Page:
In the last article we replaced the standard WCF service client with an improved version. But beyond solving an issue with cleaning up the client we haven’t really improved the calling code any. In this article we are going to look at one approach for making the calling code cleaner. The less code that is needed to call something the cleaner it tends to make code. We will present one approach for making WCF calls one-liners. This is not always the best solution so we will talk about the disadvantages as well.
In the last article we made a case for why the standard WCF client generated by a service reference is not a great idea. Among the issues listed were testability and proper cleanup. To fix these issues we will need to ultimately replace service references altogether but this is time consuming for large code bases. When we started down this path at my company we did it using an iterative approach. While the intermediate stages may appear to be (and, in fact, may be) a step back we are ultimately working toward a solution that I believe is far better.
WCF is a great way to implement service-based APIs but the standard approach to consuming a service lacks a lot to be desired. In this series of articles I will discuss the approach that I’ve used in commercial applications to make consuming WCF services much cleaner and simpler. We will start with the standard approach and identify its flaws. From there we will work toward a solution that has minimal impact on consumers while providing maximal benefit. The solution itself is large but not overly complex. More importantly, once finished, you never need to worry about it again.
UPDATE: A bug was recently found when determining the difference between 2 dates across a year boundary. A corrected version has been uploaded to the site.
In .NET the DateTime type represents both a date and a time. .NET doesn’t really have a pure date type. Ironically it does have a pure time type in the form of TimeSpan. In general this isn’t an issue but when you really just need a date (i.e. the end of a grading period) then you have to be aware of the time. For example when comparing 2 date/time values the time is included in the comparison even if it does not matter. To eliminate time from the comparison you would need to set both to the same value (i.e. 00:00:00). Another example is conversion to a string. A date/time value will include the time so you have to use a format string to eliminate it. Yet another issue is that creating specific dates using
DateTime isn’t exactly readable (i.e. July 4th, 2000 is
new DateTime(2000, 4, 4)).
I was incredibly excited when conventions were finally made public in EF6. A convention allows you to set up a policy that a model will follow. For example EF comes with a convention that tables are plural by entities are singular. EF has supported conventions for a while but the necessary public interface was not exposed until EF6. In this post I’m going to walk through creating a simple convention.
.NET uses Type everywhere to represent type information.Not surprisingly Type is language-agnostic. In many cases it is useful to get the friendly (aka language-specific) name for a Type object. .NET does not provide this easily. There are several different approaches but none of them work really well if you want the name that would have been used in your favorite language. This post will discuss some of the options available and then provide a more general solution to the problem that doesn’t actually require much effort.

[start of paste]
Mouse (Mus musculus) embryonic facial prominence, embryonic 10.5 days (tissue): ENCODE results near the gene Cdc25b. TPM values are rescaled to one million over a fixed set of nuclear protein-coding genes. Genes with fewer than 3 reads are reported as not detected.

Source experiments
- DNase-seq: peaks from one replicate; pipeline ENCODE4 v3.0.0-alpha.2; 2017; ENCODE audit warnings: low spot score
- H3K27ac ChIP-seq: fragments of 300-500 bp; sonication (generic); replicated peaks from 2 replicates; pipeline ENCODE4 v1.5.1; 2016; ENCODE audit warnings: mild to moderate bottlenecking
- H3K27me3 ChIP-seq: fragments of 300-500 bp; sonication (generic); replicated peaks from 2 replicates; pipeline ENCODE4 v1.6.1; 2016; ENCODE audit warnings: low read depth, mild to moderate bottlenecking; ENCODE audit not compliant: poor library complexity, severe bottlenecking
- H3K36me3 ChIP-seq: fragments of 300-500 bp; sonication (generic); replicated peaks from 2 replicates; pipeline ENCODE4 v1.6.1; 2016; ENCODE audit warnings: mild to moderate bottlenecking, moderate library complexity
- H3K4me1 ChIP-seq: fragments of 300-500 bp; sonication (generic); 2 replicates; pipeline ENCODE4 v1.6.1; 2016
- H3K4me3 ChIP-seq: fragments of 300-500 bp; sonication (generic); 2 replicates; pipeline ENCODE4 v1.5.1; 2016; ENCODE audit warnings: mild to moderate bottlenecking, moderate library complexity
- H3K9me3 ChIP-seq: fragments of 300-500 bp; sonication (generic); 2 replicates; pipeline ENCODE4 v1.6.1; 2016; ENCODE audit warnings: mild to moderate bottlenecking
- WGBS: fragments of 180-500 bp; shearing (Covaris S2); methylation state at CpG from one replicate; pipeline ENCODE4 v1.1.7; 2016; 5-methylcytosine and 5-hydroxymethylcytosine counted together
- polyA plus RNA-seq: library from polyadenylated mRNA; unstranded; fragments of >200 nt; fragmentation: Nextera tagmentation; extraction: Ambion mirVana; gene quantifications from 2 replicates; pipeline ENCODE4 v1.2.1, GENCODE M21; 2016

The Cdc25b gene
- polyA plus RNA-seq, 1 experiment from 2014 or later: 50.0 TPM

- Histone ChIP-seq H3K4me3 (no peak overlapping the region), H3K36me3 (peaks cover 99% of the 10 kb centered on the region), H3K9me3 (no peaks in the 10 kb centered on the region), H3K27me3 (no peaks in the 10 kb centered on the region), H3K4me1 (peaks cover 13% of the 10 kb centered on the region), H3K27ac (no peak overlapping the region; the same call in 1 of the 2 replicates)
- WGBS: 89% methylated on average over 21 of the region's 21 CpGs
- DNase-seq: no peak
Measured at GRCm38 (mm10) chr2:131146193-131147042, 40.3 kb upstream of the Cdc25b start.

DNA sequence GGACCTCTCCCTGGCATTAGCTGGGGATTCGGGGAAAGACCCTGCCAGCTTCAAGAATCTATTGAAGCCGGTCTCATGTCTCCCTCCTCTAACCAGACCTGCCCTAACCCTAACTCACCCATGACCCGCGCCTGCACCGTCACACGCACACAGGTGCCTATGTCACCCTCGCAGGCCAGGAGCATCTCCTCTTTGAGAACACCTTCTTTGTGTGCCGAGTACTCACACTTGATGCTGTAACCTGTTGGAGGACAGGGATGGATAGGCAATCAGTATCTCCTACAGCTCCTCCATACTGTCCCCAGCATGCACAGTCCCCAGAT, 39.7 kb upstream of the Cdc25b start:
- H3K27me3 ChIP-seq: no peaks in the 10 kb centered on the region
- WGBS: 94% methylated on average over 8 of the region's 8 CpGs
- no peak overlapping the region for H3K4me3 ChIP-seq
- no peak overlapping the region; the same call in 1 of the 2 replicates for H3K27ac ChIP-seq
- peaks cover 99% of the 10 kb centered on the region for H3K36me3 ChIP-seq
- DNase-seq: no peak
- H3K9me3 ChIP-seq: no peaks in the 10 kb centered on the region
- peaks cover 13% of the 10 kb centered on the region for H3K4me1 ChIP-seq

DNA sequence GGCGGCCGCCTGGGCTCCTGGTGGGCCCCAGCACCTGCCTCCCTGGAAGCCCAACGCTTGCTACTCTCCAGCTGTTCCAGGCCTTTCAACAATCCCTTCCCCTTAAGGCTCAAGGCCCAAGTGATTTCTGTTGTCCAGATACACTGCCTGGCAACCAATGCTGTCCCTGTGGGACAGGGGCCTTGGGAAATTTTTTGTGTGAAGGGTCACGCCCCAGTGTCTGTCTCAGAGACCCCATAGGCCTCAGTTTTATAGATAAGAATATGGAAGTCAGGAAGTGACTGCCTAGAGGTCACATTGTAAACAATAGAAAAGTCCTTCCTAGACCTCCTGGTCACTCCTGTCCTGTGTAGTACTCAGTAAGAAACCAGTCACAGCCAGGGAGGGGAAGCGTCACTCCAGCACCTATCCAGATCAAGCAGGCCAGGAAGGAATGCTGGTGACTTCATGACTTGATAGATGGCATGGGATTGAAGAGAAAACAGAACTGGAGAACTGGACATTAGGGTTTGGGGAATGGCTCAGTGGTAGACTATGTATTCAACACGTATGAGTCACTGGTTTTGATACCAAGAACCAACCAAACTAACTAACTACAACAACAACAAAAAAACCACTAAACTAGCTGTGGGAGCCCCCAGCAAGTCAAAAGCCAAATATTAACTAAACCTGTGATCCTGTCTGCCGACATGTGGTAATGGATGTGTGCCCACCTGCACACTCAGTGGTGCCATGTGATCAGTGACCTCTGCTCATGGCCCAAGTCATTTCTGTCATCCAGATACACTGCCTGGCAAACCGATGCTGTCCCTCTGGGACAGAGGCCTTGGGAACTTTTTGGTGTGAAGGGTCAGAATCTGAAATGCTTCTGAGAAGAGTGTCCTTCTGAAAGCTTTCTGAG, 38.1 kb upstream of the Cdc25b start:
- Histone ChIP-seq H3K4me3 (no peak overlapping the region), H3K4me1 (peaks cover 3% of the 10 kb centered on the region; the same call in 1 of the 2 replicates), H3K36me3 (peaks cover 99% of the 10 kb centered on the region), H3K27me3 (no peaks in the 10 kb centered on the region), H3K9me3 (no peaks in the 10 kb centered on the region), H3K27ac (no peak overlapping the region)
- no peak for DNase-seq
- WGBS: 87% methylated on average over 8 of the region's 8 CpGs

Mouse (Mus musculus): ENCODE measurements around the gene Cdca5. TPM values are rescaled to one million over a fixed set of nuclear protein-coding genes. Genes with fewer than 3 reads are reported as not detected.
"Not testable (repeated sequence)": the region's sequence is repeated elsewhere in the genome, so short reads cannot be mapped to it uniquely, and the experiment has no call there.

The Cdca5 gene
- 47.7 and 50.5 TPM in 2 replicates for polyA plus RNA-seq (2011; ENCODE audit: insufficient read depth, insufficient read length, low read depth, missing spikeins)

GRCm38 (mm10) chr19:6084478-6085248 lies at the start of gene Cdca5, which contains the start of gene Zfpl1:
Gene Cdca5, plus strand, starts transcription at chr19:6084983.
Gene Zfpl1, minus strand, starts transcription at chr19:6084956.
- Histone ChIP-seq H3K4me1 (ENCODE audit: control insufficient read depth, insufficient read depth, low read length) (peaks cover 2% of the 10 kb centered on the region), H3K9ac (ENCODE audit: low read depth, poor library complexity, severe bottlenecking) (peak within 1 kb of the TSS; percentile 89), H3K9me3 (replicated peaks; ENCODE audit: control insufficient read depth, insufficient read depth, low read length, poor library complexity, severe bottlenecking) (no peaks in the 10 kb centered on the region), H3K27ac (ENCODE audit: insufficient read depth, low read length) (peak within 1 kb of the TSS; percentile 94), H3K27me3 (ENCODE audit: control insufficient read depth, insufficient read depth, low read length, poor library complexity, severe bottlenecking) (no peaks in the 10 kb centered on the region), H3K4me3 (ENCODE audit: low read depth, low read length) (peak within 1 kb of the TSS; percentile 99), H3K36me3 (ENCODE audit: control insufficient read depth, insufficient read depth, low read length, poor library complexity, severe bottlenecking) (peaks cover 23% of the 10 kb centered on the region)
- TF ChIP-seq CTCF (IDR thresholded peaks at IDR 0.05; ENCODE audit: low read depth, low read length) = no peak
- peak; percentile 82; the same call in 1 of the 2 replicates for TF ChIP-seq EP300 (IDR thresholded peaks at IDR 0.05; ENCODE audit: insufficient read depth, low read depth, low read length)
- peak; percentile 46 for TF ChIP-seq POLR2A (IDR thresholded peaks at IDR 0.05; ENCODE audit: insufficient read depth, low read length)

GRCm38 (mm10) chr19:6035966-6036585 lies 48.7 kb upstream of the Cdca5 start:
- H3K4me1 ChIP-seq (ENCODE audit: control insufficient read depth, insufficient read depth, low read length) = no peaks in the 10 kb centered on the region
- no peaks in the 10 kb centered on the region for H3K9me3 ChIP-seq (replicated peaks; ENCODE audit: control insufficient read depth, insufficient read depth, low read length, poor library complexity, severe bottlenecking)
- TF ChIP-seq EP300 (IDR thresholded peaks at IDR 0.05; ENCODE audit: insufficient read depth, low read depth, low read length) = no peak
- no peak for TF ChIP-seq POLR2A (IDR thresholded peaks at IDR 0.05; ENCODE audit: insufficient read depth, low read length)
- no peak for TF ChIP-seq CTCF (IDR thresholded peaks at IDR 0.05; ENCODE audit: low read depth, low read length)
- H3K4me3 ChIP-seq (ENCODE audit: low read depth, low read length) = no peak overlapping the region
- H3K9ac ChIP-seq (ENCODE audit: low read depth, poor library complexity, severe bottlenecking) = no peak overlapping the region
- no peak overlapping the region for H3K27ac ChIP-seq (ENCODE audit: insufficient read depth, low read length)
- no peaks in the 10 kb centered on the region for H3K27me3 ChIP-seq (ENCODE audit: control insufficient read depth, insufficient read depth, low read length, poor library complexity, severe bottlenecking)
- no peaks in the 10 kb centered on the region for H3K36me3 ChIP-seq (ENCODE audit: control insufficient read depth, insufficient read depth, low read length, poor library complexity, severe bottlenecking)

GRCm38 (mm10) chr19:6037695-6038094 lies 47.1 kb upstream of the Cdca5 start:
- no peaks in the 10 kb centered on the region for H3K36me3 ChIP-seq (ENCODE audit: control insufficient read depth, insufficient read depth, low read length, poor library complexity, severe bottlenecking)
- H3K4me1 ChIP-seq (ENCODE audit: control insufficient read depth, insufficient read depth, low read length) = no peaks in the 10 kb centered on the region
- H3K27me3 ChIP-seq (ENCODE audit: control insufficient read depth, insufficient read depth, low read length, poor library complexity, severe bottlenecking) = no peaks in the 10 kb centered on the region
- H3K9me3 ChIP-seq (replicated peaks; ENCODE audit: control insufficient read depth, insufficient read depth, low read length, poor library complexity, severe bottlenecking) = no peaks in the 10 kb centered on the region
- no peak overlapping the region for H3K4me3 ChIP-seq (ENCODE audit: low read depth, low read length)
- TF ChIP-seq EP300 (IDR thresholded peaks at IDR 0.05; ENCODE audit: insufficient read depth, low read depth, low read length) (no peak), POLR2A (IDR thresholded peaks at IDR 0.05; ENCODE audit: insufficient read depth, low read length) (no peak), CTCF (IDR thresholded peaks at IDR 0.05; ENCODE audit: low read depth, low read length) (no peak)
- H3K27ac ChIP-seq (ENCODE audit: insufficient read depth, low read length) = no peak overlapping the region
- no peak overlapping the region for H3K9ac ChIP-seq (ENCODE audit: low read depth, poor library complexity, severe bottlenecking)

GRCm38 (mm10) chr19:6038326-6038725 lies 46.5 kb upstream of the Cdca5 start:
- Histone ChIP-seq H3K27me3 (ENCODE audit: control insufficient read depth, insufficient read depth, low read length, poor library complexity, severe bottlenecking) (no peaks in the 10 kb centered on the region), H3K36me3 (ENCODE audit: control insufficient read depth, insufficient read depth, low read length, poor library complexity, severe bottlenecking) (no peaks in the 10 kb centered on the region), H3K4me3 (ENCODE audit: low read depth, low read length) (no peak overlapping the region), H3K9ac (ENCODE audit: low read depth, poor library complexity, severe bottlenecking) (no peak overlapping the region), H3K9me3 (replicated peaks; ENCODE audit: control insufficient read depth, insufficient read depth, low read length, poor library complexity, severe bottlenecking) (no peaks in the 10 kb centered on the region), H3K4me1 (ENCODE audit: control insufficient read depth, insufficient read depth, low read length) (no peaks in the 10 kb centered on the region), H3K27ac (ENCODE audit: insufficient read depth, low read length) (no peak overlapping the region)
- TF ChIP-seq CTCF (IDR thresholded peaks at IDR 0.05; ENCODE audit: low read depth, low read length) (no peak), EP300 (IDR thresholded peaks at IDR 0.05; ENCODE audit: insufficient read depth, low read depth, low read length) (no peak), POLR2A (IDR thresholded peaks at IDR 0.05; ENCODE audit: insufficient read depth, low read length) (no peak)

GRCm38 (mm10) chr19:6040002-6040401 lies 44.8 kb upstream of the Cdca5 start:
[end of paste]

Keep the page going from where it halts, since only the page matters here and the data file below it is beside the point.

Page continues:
Auditing is generally important in most databases because it is important to know who changed data and when. How auditing data is stored depends upon the system requirements but in general the date/time and user who made a change is important. SQL Server already provides the infrastructure to identify the who and what. Setting up EF to provide this information is straightforward once you know how EF works. In this post I’ll illustrate a simple approach we’ve been using in web applications for over a year with no issues and very little effort.
In a recent series of articles I discussed how to create an environmental tranform template that could be run on each build. I also posted a series of articles on how to generate a template to generate a strongly typed class to back appsettings in a configuration file. Alas shortly thereafter VS2013 Preview was released and changes to VS have broken the code. This post will discuss the minor changes that need to be made to get everything to work.
Note: This is strictly my opinion and in no way should be conveyed as the opinion of anyone else.
Now that the Win 8.1 Preview is out I can give my personal opinion on it. First we should discuss some of the new features and then whether it is a mandatory upgrade or not. Note that I’m ignoring all the new features around corporate environments and Windows Store apps.
In the previous article we updated the build process to support environmental config transforms in projects and to have the transforms run on any build. In this article we are going to package up the implementation to make it very easy to add to any project. There are a couple of things we want to wrap up.
- Place the .targets file into a shared location
- Add an import into the current project to the .targets file
- Add environmental config transforms into the project
- Remove the default config transforms generated by Visual Studio